It is also nice to hear that you will never stop designing chairs. It means that you’re always designing the chair for now, not the one-and-only chair. Tell me about the Vaarnii Dining Chair.

It is a massive beast; robust, direct, brutal and stable! I wanted to create something that you didn’t need to be careful and cautious around, that you can interact with without being afraid that it will break or tip over, I wanted to make something that is, somehow, an extension of the house; like a piece of architecture. It is an object that is present – really present. I am always intrigued by infrastructure; public benches screwed into the ground, objects that are there to serve, this chair has a little of that in it.

How has it been designing for production? I know it is not something you often do.

It is unusual for me. The variety of machines or tools that I had access to was really interesting. It was especially nice to get the opportunity to sculpt some forms – the seat of the Dining Chair is carved; milled from a solid piece. I normally don’t bend materials or force them, so I found it interesting to work with this process, to really use it in a functional way. I never really work with brands so much but from the first chat I was so impressed with Vaarnii and their mission.

Do you think the tight parameters that are set around the Vaarnii collection are beneficial to you as a designer?

I’m a big fan of ‘digging where you stand’. You know; ‘what can I use that is already here?’ Design becomes so much stronger when you give yourself limitations to work within.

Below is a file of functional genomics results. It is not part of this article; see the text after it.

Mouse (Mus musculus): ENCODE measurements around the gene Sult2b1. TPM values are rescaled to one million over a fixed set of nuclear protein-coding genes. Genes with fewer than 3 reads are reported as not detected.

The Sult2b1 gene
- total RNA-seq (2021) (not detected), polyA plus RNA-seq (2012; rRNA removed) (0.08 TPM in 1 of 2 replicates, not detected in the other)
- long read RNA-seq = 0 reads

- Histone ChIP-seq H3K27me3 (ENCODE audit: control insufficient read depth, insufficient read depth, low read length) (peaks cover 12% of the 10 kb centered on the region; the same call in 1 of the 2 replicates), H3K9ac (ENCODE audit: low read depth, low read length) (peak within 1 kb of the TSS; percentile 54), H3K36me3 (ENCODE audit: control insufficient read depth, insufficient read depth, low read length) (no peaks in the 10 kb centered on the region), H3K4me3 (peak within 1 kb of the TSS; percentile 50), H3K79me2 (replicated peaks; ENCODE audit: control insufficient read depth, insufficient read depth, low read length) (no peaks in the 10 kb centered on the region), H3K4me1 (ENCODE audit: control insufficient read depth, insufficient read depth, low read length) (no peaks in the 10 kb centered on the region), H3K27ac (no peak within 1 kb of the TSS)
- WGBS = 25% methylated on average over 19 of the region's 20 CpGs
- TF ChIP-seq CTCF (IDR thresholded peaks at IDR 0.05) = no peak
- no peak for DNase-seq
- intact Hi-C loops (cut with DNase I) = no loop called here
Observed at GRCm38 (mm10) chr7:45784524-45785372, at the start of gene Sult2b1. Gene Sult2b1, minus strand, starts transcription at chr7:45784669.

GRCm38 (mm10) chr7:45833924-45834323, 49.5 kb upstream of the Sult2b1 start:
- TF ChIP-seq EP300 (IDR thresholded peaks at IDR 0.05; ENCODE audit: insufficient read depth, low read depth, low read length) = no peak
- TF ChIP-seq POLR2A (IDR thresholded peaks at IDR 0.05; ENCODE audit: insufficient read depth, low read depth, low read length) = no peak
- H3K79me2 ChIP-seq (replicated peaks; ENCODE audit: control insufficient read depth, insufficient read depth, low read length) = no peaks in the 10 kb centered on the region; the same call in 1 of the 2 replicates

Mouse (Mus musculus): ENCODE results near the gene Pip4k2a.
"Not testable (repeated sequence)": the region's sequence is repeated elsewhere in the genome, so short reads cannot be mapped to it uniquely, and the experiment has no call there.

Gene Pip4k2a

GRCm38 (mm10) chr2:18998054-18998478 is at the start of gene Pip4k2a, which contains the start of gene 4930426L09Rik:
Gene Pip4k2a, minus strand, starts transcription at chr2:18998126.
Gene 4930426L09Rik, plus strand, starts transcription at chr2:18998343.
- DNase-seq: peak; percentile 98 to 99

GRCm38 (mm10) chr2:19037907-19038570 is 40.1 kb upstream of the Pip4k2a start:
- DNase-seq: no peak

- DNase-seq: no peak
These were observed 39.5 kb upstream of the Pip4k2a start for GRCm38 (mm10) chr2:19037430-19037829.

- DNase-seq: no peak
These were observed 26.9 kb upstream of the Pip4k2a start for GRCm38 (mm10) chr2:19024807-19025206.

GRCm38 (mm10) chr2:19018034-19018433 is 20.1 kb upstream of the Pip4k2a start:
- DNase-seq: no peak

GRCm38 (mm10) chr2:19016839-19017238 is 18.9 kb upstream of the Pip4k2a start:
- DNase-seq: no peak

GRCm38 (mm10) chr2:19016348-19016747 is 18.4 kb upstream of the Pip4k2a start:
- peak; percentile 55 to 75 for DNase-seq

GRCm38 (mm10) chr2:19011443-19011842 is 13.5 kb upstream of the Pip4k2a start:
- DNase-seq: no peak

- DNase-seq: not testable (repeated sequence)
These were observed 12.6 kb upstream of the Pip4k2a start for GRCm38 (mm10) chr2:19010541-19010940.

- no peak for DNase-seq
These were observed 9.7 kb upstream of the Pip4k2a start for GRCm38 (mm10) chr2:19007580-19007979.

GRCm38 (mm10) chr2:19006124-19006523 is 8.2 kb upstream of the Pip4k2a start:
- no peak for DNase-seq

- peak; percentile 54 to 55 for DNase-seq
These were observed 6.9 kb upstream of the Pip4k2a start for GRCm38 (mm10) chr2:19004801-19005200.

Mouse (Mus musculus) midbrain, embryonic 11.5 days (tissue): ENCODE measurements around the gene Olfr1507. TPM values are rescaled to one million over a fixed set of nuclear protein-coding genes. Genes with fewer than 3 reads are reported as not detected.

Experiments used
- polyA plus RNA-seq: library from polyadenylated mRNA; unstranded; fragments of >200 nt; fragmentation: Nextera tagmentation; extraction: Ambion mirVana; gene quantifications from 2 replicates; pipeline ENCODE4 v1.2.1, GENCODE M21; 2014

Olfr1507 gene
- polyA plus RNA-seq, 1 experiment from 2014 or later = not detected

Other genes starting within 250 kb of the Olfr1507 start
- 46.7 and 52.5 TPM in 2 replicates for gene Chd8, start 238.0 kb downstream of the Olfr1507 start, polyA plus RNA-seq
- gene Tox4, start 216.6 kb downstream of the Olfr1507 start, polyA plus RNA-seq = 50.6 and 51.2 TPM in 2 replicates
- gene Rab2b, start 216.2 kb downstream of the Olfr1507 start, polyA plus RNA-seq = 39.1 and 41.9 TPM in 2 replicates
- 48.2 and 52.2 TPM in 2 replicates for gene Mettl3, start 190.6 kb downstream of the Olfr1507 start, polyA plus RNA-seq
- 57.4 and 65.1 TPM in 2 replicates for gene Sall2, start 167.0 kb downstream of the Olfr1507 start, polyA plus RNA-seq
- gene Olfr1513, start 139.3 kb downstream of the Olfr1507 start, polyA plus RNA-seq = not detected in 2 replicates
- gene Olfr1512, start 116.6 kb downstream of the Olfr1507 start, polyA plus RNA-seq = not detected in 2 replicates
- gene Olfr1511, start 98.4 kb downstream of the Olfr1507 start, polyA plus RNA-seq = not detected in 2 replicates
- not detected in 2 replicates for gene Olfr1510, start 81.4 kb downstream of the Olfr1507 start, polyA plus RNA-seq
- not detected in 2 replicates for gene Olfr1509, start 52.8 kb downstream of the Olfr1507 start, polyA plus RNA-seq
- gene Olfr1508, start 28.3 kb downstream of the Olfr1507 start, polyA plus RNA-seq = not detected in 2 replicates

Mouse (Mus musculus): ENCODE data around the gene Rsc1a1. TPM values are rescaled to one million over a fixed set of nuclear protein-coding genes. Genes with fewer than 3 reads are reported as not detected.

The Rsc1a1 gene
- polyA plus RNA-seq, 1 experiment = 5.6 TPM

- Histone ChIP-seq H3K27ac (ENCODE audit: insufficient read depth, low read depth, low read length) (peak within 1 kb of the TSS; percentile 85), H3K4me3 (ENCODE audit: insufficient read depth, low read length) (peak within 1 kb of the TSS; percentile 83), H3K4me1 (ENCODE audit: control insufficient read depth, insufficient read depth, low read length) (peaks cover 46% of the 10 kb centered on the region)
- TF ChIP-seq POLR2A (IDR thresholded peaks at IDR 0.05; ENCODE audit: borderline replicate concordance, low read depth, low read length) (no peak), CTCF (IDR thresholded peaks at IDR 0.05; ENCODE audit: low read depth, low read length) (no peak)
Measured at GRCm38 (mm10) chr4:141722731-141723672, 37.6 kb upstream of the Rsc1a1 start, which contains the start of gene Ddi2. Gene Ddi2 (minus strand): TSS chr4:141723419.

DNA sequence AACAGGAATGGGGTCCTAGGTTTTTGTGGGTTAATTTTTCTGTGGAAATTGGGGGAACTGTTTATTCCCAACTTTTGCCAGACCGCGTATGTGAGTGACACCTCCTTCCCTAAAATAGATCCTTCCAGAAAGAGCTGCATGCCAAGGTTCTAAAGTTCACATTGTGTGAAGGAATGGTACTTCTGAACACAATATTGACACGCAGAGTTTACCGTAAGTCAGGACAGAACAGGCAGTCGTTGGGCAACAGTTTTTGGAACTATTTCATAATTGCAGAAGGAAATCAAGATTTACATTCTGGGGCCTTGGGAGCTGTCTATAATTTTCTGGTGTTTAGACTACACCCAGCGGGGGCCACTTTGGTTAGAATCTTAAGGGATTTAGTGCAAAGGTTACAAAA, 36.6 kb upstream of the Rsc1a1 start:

What were the parameters you were given for the design?

I was asked to design a dining chair that was comfortable for longer periods. I had mixed feelings because I love designing chairs, it’s my go-to thing. But for me, comfort is not usually the first priority. Comfort and ergonomics are always important but is not the motivating factor, the impetus, for a design. So, I must admit that I had a few butterflies in my stomach at the beginning.

Knowing that the chair would be mass-produced – did that make a difference? Because if you were unsuccessful in your mission you would not be making ten people uncomfortable, rather thousands of people uncomfortable.

The beautiful thing is that the situation here in my studio is that I can make one chair and then I can evaluate it. If I am not happy or I want to change something I can. There is no need for every chair to be the same as the one before. But with a product like the Vaarnii Dining Chair, when the decision to produce them is made then that is it, no more changes. I spent a lot of time thinking abstractly about the commission, digesting it, before I started designing properly. I work slowly. Or, rather, I work with a longer perspective, so I am never rushing and that is very important to my practice.

Do you think you have been successful?

I hope so. I am looking forward to seeing how people interact with the chair, how they use it. I hope they will enjoy it as much as I do.

Fredrik Paulsen lives and works in Stockholm, Sweden. He is currently busy with a number of large-scale public installations, object designs, and interiors.